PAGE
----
Merlin of 43 Folders describes the Good Stuff about Getting Things Done. And specifically, he talks about his new understanding of what a project is:
- It has more than one physical action.
- Its desired outcome is valuable, desirable, and well articulated (even if it needs to change or adapt as the project's constraints evolve).
- Everyone involved in the project understands and agrees on the project's value and desirable outcome (or, failing at that, they at least understand what their role in its envisionable success must be).
- It's something to which I've made some kind of commitment—either a public commitment to others or even just a mental obligation I've made with myself. This is something in the world that I agree deserves my time and attention to the exclusion of other things.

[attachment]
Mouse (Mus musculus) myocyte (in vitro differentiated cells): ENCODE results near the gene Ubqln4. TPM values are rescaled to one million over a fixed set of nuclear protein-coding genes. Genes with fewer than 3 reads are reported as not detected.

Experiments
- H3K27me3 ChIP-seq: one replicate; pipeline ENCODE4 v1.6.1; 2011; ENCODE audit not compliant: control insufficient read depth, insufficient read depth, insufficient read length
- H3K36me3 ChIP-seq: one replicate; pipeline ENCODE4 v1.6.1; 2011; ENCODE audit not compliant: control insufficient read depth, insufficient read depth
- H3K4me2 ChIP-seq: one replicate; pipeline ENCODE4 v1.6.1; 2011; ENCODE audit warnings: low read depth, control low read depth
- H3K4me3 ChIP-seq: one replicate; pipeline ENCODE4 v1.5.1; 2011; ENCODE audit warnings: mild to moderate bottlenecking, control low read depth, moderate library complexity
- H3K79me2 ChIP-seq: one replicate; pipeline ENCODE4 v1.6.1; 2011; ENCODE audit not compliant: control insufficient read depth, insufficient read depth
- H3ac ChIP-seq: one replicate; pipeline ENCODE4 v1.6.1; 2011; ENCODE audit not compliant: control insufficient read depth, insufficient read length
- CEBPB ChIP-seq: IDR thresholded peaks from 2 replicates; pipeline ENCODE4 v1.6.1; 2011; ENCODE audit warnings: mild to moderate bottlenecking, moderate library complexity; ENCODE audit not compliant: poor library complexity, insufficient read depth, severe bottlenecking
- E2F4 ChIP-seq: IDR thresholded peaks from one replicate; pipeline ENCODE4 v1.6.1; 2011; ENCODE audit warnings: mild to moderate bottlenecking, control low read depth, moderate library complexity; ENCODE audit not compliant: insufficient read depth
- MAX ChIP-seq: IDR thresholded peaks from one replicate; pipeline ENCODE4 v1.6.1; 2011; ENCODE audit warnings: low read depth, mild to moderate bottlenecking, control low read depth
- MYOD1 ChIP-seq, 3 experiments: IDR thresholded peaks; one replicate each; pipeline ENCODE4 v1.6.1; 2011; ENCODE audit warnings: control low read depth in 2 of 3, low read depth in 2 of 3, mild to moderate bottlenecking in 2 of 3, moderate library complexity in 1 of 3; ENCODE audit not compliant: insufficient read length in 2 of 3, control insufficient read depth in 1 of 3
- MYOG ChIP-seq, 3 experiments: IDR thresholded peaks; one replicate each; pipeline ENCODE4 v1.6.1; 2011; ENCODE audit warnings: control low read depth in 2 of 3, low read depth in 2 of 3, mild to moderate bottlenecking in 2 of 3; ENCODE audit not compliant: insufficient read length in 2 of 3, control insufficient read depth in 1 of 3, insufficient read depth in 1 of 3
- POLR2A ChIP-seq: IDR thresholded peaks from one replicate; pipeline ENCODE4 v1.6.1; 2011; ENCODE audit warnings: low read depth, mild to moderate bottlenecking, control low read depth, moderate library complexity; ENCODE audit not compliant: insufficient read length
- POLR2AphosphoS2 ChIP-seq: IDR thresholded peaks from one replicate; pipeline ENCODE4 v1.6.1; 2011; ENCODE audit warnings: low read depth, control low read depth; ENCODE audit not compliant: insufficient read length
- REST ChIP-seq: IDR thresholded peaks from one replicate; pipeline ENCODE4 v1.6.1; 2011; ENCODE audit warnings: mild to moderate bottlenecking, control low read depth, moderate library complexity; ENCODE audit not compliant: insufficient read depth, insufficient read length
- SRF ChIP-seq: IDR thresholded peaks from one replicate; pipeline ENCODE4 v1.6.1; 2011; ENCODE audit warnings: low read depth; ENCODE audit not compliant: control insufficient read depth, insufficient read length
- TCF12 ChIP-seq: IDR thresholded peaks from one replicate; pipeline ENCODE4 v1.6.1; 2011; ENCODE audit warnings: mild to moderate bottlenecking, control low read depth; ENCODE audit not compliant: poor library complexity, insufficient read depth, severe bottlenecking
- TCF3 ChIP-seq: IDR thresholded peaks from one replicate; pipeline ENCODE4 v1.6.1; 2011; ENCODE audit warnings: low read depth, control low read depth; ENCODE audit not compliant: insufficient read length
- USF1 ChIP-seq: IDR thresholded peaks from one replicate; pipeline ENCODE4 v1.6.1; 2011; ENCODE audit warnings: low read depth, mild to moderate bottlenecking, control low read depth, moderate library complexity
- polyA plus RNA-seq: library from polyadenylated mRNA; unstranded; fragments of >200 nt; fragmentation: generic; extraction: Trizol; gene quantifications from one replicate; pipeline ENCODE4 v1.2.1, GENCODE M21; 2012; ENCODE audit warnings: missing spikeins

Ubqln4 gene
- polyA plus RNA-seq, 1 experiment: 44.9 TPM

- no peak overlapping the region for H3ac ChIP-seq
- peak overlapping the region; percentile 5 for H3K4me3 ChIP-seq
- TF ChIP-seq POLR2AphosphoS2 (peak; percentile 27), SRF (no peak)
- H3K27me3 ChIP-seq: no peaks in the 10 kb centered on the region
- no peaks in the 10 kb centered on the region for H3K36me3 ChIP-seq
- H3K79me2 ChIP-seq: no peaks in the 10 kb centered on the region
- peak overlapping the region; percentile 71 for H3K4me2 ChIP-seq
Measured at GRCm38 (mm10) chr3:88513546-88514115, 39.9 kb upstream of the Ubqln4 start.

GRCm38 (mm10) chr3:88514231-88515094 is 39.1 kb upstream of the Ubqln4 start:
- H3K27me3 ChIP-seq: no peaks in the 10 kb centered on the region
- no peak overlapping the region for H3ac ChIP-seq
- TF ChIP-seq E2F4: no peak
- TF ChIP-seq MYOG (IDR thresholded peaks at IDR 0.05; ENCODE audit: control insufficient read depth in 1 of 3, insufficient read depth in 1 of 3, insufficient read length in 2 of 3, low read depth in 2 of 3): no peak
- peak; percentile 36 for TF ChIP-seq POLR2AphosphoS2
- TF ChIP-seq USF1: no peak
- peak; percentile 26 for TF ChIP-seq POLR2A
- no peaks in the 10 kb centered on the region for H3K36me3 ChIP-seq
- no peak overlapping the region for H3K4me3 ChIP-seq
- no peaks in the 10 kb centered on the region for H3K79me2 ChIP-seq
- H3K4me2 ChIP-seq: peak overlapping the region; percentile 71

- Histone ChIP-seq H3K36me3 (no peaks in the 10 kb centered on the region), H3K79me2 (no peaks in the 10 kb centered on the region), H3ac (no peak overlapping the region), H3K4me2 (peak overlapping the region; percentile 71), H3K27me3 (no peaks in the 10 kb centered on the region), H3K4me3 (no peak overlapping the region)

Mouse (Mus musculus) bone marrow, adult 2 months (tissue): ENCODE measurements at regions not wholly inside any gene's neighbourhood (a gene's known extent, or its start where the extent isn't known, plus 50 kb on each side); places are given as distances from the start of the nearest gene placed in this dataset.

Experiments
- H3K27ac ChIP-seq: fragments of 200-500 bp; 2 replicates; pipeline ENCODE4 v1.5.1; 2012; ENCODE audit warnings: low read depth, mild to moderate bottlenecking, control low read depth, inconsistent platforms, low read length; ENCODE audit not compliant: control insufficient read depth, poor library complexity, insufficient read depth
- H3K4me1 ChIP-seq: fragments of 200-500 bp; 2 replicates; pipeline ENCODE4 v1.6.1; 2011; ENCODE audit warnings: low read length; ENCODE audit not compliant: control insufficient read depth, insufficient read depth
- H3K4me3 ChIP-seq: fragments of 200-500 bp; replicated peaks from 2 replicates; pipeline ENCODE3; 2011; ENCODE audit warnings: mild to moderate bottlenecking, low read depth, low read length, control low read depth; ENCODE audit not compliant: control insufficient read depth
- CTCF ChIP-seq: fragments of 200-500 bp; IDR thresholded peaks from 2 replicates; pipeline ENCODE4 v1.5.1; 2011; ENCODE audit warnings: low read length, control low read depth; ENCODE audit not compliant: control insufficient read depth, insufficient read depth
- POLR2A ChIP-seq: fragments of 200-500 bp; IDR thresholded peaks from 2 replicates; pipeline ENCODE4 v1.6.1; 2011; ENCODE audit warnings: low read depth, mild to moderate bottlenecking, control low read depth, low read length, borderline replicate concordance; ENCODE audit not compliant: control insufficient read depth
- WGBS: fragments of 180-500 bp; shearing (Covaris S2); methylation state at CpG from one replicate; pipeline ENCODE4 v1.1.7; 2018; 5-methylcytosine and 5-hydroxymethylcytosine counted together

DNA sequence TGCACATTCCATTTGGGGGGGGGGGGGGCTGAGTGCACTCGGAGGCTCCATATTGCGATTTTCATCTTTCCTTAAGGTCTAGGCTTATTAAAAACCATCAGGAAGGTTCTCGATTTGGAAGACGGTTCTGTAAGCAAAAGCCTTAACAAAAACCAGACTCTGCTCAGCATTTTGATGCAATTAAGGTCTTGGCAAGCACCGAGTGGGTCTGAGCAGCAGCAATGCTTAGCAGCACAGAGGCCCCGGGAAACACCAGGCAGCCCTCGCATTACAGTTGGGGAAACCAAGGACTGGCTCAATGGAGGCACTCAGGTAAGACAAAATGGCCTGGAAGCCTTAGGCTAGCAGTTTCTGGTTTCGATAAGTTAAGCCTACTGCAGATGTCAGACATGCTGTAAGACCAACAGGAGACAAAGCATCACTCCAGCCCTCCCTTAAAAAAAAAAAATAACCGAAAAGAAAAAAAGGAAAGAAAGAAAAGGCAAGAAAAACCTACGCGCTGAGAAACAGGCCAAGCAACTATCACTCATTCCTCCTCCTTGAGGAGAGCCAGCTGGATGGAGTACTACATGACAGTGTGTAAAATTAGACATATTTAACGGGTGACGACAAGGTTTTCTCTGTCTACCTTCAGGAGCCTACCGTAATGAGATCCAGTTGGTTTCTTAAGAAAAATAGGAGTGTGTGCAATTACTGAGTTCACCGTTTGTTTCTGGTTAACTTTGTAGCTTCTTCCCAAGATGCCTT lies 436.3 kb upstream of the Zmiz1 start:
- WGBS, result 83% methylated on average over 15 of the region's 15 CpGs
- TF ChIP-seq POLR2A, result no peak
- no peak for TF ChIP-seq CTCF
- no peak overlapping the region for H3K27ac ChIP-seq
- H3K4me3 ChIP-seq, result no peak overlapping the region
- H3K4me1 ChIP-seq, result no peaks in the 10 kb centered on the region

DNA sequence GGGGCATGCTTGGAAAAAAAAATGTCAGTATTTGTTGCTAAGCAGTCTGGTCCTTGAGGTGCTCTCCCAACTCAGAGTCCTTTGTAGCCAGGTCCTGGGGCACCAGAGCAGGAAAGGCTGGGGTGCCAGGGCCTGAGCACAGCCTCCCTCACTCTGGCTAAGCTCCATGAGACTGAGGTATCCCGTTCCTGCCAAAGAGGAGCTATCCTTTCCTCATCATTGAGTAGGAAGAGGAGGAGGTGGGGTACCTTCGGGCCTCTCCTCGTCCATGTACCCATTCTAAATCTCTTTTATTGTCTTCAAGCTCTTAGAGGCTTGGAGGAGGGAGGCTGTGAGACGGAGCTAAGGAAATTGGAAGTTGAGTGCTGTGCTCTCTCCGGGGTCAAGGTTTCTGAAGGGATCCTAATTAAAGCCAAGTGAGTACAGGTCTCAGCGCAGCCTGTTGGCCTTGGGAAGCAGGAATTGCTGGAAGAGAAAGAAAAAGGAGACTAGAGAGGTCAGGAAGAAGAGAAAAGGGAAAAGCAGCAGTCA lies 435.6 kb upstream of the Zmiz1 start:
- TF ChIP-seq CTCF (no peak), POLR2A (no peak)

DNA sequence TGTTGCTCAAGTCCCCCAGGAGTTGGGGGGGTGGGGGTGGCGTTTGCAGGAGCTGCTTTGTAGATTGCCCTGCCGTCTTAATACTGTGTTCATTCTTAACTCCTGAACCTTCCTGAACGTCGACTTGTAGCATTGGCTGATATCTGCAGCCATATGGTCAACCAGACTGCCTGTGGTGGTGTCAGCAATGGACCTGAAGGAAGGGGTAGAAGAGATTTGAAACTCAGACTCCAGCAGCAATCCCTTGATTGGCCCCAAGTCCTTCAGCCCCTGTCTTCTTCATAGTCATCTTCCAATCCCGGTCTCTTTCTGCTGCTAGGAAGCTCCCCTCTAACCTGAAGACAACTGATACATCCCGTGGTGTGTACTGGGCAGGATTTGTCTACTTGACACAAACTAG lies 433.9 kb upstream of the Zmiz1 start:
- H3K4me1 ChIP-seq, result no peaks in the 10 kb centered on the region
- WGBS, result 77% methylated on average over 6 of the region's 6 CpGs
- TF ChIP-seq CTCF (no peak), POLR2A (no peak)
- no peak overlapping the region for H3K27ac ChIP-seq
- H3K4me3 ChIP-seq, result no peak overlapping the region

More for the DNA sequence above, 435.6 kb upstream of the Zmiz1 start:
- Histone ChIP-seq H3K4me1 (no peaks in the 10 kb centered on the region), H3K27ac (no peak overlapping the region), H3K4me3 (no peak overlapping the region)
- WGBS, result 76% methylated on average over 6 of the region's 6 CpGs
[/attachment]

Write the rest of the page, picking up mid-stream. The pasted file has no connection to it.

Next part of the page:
As he suggests, these may seem obvious, but they aren't. I've had clients where the big project was running in multiple directions because there was never agreement on direction between the primary project leaders. This is critical with respect to points two and three. But even the individual commitment is important. It isn't a project for me, if I haven't committed to that project.